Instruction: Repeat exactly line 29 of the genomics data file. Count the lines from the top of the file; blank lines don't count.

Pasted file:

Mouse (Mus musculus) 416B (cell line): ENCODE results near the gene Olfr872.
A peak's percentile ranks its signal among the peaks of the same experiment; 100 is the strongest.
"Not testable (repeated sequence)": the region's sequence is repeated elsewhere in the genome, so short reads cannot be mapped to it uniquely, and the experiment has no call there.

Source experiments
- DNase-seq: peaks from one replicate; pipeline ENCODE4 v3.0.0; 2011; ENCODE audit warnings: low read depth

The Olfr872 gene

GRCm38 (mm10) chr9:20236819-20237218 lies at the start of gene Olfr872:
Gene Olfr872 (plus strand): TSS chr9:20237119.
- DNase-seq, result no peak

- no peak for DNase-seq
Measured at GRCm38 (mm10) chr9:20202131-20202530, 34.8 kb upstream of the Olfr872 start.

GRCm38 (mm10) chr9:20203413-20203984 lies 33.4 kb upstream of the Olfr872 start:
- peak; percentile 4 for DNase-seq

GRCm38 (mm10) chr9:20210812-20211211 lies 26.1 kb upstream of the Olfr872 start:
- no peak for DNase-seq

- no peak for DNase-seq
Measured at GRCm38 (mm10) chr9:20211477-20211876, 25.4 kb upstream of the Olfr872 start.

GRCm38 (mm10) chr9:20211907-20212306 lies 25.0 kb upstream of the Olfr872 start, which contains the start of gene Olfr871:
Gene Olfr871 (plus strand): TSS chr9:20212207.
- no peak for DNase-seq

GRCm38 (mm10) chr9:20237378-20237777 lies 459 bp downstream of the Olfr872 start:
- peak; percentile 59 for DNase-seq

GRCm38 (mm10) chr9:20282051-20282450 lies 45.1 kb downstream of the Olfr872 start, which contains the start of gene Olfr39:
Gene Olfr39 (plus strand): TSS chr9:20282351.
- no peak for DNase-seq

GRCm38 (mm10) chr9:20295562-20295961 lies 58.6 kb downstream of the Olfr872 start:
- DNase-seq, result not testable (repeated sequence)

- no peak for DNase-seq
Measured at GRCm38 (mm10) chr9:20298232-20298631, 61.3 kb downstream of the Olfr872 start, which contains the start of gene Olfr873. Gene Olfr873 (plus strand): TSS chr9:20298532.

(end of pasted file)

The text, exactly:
Measured at GRCm38 (mm10) chr9:20298232-20298631, 61.3 kb downstream of the Olfr872 start, which contains the start of gene Olfr873. Gene Olfr873 (plus strand): TSS chr9:20298532.